Minneapolis ordinance would make landlords consider Section 8 renters

Part of Section 8 is under the microscope as the Minneapolis City Council takes up an anti-discrimination ordinance.

It's perfectly legal for landlords to say no to those who are part of the Section 8 housing program, a government funded program that helps low-income residents pay rent.

But, some say that finding housing that takes Section 8 has become so difficult that it's time for a change.

Now, there is a proposal in Minneapolis to enact an ordinance that would force landlords to at least consider them.

“So in essence, someone that uses a housing choice voucher should get a fair chance to be considered for an open spot at an apartment building,” said Elizabeth Glidden, vice president of the Minneapolis City Council.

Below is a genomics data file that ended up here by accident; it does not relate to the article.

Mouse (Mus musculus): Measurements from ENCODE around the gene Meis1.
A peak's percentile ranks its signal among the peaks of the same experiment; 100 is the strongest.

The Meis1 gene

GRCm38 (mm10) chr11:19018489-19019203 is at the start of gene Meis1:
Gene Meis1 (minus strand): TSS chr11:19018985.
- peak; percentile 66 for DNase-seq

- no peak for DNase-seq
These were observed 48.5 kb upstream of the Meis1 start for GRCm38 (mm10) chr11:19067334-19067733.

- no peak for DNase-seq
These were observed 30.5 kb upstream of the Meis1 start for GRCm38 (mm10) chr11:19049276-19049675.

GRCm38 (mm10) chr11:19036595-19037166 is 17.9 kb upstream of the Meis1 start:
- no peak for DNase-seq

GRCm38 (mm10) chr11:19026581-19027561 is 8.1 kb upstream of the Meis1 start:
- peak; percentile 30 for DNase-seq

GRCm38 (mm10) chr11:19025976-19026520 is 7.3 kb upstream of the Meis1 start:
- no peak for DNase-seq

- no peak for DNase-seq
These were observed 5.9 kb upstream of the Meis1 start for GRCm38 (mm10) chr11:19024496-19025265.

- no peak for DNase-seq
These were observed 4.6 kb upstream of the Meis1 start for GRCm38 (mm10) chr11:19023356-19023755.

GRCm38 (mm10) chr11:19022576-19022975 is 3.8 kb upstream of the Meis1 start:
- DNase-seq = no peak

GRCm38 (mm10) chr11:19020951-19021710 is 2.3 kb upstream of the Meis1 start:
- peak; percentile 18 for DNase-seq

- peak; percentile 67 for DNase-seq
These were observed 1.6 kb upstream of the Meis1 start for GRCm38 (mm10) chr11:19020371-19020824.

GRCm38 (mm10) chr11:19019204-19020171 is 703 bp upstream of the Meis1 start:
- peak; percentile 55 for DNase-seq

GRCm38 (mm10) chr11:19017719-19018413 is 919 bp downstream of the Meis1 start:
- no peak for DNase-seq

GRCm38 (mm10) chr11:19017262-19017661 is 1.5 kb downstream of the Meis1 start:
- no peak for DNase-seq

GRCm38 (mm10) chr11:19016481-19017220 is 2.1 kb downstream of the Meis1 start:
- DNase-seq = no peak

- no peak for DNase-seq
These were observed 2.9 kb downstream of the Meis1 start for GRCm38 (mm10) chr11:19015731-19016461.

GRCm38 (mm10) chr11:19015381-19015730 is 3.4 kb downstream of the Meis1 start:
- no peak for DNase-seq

The Section 8 rental candidates would still go through background checks and credit checks. But according to many landlords and the Minnesota Multi Housing Association, the problem is the program. They say Section 8 is a mess.

“Problems with inspections and the timing of inspections and payments to owners, lots of paperwork, and philosophically, the problem owners have is that we have to sign a HAP contract, it's a federal contract that supersedes our leases,” said Cecil Smith of the MMHA, who is also a landlord.

Smith says there are housing programs that do work, and he is happy to partner up with them.

“I take GRH housing first,” he said. “I gladly work with their program. That's a program to help homeless people find housing. It's a functional program.”

“We've really taken those concerns seriously. We're working with MPHA and they have committed to a big list of reforms and changes that they think will help improve the program,” said Glidden.

Smith says when they do make the changes to Section 8, he and many others will be ready.

“If it was a functional program, of course, and I would do it voluntarily,” he said.

Wednesday is the committee hearing. If it passes, it will likely go to the full council on Friday.